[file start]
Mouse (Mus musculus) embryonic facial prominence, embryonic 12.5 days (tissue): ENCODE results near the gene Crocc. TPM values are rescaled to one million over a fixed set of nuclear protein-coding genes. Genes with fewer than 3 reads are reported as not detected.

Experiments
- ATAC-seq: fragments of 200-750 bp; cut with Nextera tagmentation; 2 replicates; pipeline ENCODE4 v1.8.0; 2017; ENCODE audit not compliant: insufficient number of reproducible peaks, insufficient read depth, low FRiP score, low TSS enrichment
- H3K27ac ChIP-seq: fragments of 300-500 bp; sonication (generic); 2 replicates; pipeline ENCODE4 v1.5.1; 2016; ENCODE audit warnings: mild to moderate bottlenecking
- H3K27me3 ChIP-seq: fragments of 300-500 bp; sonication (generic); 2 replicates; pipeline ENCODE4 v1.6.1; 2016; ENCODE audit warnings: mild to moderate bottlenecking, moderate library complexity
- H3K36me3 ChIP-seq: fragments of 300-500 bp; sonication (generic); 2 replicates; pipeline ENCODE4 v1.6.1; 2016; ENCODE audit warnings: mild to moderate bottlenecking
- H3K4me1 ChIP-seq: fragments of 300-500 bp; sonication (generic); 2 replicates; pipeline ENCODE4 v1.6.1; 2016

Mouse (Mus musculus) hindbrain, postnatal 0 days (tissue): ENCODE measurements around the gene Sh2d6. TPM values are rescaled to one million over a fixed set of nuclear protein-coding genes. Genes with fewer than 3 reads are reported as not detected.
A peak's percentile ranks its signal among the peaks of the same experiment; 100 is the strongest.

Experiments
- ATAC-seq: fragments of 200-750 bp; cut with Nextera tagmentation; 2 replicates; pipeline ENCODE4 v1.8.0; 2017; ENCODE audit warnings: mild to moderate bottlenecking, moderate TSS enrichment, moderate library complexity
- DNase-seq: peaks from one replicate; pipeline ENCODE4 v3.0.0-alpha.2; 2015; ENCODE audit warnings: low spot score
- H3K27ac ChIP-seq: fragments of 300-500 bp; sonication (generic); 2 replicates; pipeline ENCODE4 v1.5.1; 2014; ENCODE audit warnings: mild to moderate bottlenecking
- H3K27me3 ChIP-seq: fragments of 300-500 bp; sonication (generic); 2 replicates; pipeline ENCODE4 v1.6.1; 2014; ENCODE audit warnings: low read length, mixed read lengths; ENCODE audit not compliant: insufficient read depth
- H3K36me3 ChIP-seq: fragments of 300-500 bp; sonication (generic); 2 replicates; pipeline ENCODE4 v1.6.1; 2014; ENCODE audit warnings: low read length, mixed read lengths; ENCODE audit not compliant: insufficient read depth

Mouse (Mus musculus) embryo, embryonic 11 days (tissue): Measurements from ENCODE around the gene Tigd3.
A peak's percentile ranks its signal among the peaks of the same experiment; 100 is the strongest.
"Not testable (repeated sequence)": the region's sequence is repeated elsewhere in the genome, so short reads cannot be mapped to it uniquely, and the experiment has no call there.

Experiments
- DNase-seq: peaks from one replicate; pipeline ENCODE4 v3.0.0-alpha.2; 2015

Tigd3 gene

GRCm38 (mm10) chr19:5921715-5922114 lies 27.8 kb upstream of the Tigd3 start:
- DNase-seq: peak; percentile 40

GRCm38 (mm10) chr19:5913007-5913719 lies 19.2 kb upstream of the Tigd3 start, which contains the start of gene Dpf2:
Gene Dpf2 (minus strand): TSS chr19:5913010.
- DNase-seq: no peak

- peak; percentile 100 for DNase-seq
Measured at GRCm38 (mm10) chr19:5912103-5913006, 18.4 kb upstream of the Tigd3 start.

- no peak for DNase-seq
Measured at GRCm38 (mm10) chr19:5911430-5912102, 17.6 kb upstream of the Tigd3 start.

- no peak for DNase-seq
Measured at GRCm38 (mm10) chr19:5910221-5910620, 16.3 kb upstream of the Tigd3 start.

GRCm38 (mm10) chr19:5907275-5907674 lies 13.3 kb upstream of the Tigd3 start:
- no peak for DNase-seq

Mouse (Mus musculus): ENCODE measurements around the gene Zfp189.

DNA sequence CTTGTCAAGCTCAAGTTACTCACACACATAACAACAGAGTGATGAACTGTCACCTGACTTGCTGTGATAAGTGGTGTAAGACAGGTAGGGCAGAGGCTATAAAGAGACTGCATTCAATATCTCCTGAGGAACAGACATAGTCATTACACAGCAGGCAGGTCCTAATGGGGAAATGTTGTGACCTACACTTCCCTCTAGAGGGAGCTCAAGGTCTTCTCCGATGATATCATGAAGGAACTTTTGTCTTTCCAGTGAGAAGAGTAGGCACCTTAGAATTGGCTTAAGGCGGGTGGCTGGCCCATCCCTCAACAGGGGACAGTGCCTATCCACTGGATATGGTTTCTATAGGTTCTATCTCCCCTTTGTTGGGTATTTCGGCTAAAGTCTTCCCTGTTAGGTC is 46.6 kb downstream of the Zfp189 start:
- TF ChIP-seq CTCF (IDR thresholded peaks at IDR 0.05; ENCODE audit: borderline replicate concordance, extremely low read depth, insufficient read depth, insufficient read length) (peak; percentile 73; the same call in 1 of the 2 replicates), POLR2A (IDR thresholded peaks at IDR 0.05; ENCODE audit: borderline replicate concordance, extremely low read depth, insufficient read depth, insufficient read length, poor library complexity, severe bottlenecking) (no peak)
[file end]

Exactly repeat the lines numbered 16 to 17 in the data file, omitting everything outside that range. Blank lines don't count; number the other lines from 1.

Mouse (Mus musculus) embryo, embryonic 11 days (tissue): Measurements from ENCODE around the gene Tigd3.
A peak's percentile ranks its signal among the peaks of the same experiment; 100 is the strongest.